Los Angeles might finally have a professional football team, but not everyone is a Rams fan. Is it fair that those fans have to pay a premium to watch their favorite teams?
That’s the question at the heart of dozens of consumer antitrust class actions that brought out an all-star defensive line Monday in Los Angeles federal court.
The suits take issue with the National Football League’s Sunday Ticket package, an exclusive arrangement with DirecTV. The offering allows fans to watch games broadcast outside their local television market for a price that, according to a consolidated complaint, ranges from $2,314 to $120,000 a year.
The NFL, which describes the Sunday Ticket in court papers as “an innovative product” that provides fans access to “even more live NFL football entertainment,” has turned to longtime league counsel Covington & Burling and ace litigator Beth Wilkinson, founding partner of Wilkinson Walsh + Eskovitz. Kirkland & Ellis represents DirecTV.
Lawyers for the NFL argued Monday that the cases should be dismissed, while DirectTV is trying to push the dispute into arbitration.
On the other side was a familiar foe to Wilkinson: Howard Langer of Philadelphia’s Langer, Grogan & Diver. The antitrust lawyer is behind several consumer suits challenging the exclusive broadcast deals struck by sports leagues.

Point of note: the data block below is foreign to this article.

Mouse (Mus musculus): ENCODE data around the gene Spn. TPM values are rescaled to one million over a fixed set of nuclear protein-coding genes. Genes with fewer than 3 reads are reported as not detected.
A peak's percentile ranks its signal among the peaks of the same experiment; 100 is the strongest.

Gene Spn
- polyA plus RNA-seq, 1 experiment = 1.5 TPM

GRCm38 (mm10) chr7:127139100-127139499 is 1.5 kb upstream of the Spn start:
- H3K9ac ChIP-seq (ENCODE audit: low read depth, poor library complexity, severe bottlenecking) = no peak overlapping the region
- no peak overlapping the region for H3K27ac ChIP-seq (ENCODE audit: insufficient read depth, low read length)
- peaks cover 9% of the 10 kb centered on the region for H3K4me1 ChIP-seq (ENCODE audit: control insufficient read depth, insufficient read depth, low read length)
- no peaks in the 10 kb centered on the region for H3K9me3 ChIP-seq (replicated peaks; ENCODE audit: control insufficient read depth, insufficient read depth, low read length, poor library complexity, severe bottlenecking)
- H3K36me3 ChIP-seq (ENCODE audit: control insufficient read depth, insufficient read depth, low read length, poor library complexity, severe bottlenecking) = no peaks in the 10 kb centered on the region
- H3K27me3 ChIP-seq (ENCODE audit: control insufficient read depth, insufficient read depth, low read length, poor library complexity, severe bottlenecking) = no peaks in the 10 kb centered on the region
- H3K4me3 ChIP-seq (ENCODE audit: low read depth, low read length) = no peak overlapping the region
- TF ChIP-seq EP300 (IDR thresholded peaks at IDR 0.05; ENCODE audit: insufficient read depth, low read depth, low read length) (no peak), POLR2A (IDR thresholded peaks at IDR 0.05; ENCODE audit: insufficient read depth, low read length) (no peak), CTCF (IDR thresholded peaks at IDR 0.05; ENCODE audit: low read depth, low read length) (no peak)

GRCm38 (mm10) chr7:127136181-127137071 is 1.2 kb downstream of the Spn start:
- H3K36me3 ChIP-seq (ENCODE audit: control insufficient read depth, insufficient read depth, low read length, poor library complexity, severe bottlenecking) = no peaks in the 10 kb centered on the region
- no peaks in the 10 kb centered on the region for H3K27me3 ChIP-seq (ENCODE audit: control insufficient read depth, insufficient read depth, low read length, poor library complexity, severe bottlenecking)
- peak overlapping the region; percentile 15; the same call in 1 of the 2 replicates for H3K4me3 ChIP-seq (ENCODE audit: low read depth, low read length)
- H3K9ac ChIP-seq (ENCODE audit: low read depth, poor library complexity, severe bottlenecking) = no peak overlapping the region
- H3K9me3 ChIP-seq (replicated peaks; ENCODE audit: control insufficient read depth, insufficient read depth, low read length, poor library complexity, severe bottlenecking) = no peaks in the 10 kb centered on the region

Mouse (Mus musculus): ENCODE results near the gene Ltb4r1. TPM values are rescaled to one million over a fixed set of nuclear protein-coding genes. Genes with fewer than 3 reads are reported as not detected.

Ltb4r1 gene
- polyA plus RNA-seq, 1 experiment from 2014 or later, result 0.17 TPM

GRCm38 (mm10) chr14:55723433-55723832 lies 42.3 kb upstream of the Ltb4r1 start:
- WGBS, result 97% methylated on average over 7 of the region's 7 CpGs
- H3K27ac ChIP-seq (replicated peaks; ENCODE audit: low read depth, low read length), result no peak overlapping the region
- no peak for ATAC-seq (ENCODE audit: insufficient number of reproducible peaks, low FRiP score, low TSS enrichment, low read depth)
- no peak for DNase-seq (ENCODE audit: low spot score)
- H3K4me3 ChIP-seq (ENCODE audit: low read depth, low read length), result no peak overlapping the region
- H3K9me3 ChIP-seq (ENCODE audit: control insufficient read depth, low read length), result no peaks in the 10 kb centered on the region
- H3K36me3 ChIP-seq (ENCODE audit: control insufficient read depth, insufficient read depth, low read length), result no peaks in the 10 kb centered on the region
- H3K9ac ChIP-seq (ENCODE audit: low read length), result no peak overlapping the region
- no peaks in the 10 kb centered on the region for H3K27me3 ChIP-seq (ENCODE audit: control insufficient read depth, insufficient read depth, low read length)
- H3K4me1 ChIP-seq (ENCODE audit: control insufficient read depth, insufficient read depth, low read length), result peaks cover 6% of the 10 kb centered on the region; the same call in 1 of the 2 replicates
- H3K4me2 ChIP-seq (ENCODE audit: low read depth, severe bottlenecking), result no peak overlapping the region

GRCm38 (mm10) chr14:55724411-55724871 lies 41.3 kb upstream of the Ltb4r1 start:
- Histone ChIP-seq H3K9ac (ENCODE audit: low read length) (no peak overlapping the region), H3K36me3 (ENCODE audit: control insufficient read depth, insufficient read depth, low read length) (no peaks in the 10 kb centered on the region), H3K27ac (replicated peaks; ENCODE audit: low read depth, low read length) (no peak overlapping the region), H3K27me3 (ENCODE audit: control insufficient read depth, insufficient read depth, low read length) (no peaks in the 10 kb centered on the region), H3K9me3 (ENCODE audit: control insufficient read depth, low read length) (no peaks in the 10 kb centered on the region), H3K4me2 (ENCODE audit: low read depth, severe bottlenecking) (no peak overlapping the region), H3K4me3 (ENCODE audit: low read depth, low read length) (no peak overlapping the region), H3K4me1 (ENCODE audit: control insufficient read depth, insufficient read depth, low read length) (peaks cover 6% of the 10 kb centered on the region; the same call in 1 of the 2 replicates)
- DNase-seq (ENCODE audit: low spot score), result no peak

Just before leaving Paul, Weiss, Rifkind, Wharton & Garrison to start her own firm in 2016, Wilkinson settled a similar case in New York filed by Langer against Major League Baseball.
This time, the dispute was on California turf. At a hearing on Monday, U.S. District Judge Beverly Reid O’Connell in Los Angeles wanted to know whether the exclusive deal between the NFL and DirecTV reduced the output—or total number of available broadcast games—in violation of antitrust laws.
“Output is a critical component of this,” she said, referencing the U.S. Supreme Court’s 1984 decision in National Collegiate Athletic Association v. Board of Regents, which held that the NCAA had violated antitrust laws by restricting the output of its broadcast games.
At the hearing, Wilkinson sat on the sidelines, while Covington’s Gregg Levy argued for the NFL. Levy, a Washington, D.C.-based partner, asserted that the NFL, as the holder of the intellectual property behind the broadcasts, “has the right to license it to DirecTV alone or not at all.”
Plaintiffs lawyer Marc Seltzer, Los Angeles partner at Susman Godfrey, countered that the “web of interlocking agreements” has restricted overall output of games. Unlike in other sports, customers have no other options to watch out-of-market NFL games without paying for the Sunday Ticket package,
“You can’t see every game everywhere,” he said. “It would be a different world if these restrictions didn’t exist.”
Also on Monday, DirecTV Holdings LLC, a unit of DirecTV Inc., moved to arbitrate the claims against it in the Sunday Ticket package litigation. At one point, DirecTV attorney Michael Baumann, a partner at Kirkland & Ellis in Los Angeles, asked O’Connell if she was a football fan—to which the judge replied that she was quite familiar with the sport.
“Don’t let my gender fool you,” she said.